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Thursday, February 7, 2019

Coquille St. Jacques, or toying with a recipe

Once years ago I fixed dinner for a small group of women who were attending a sales meeting the next day. My entrée was Coquille St. Jacques, and I confess it was probably the most complicated dish I ever fixed—and time-consuming. Worth it though, because one woman, who had traveled the world, said she’d never had a finer meal. The next day one of the men asked what we had for dinner, and when I told him, he said, “Gesundheit!”

Coquille St. Jacques is French for scallops in a creamy mushroom sauce. I prowled around the internet, found lots of recipes, but no explanation of the name or its history. I do know that it is traditionally served in a shell-shaped dish, piped around the edge with mashed potatoes

Some time ago I came across Ina Garten’s recipe for Make-Ahead Coquilles St-Jacques. Because Jordan loves scallops, and because I wanted to try the recipe, and because Jordan’s husband doesn’t like scallops, I fixed the dish this week when Christian was entertaining clients. I’m not at liberty to reproduce the recipe for you—Ms. Garten might object—but here’s a link to it:

What I want to share with you today is how I toyed with the recipe. Basically, the dish has three components: a creamy white sauce; sautéed scallops, shallots, and mushrooms; and a crumb topping.

The original recipe calls for curry in the white sauce, but I firmly believe in letting delicate flavors, especially seafood, speak for themselves without distracting spices. I don’t want chili powder anywhere near my lobster, nor do I want curry in my scallops. I left it out. Otherwise, I made the cream sauce as recommended, except I didn’t bother with unsalted butter. I did use heavy cream—no cheating with half-and-half.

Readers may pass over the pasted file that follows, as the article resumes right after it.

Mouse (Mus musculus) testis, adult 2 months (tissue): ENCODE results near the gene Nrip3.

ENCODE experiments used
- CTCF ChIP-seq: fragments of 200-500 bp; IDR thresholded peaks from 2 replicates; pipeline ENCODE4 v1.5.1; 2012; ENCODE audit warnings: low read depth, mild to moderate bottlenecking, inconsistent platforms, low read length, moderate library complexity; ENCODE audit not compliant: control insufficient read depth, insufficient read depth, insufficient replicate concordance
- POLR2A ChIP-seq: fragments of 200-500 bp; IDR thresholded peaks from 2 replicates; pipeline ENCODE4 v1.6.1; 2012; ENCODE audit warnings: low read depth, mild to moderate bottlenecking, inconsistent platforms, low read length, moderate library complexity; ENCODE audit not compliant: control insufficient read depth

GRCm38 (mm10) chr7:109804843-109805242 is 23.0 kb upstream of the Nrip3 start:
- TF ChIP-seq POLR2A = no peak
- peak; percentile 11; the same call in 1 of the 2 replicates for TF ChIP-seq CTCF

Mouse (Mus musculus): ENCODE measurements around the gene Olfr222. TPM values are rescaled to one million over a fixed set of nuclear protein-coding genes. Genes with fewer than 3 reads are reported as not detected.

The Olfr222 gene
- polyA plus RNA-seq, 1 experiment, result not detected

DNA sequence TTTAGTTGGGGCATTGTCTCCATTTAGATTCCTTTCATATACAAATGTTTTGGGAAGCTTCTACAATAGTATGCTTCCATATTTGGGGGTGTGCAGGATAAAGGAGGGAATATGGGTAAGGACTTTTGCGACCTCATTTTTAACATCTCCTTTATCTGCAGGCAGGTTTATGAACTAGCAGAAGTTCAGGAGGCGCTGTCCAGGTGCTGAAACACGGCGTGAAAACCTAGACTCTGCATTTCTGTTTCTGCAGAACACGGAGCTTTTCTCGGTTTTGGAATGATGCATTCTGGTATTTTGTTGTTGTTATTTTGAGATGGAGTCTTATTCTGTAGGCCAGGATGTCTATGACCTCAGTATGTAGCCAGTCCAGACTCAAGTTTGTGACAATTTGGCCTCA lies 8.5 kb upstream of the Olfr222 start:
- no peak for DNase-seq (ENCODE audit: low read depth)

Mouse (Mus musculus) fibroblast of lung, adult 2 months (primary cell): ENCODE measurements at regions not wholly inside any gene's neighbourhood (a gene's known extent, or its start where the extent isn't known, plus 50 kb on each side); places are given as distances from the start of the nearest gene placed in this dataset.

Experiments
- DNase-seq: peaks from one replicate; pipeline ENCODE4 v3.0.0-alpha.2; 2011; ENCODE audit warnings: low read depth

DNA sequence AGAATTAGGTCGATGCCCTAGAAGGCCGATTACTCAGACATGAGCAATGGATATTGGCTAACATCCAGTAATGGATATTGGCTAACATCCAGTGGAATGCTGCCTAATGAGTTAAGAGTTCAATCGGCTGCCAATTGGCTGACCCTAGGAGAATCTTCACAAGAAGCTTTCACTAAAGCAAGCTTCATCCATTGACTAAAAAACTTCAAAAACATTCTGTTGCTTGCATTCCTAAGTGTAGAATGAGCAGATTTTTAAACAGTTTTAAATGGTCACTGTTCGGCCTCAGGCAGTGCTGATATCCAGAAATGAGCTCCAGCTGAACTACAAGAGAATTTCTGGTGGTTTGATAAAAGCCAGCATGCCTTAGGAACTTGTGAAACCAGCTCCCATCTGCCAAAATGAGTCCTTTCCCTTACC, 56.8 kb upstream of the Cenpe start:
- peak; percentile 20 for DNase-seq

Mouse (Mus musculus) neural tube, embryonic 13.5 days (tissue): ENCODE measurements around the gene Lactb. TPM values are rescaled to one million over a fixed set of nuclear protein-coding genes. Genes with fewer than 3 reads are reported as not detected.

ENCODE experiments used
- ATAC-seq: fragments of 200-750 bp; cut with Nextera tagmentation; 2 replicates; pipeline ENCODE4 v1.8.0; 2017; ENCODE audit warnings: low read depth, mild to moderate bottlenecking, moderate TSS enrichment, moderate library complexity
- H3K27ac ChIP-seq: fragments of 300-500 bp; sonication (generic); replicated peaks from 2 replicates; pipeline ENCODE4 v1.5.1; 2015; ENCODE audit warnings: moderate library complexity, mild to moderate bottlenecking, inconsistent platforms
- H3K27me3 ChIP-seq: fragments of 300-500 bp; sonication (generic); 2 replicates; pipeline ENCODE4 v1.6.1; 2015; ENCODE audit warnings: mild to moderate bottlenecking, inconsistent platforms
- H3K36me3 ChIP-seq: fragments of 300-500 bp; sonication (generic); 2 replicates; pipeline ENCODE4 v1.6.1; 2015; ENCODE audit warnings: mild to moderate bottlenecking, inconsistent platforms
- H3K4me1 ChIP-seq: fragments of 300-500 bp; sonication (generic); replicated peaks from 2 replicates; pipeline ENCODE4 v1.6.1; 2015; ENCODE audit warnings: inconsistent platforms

The recipe called for sea scallops, which are large and very expensive; I substituted the smaller bay scallops, which are still expensive, but a bit more reasonable. As luck would have it, the bay scallops I got were a perfect medium-to-small size—bite-size, whereas sea scallops often require cutting.

Ms. Garten recommends sautéing thinly sliced shallots first, adding sliced mushrooms, and finally adding scallops. I sautéed the shallots until soft and transparent, added the mushrooms, and cooked over medium heat until soft and tender. Then I took them out of the skillet, turned up the heat and seared the scallops—the trick is to get a brown crust quickly while leaving the inside soft and tender. It only takes a minute. Don’t look away.

I put the shallots, mushrooms, and scallops into the sauce, stirred it all, and divided into individual ramekins. Then I turned my attention to the crumb topping—and learned a wonderful new trick. The topping is fine bread crumbs (I used panko which turned out to have a bit of thyme and parsley—just a hint) and grated gruyere cheese. But then you moisten the mixture with just enough olive oil. Absolutely made the best, crunchiest topping ever—and held its crunchiness through reheating the next night. I’ll use that topping (with varied cheeses) on lots of other dishes

I halved the recipe and got three nice-sized servings, so that Jordan and I dined on it the first night, and I had the one leftover ramekin the next night. The full recipe would easily serve six. A bit rich, a bit of work, but oh my! Was it good!

Hats off to Ina Garten.

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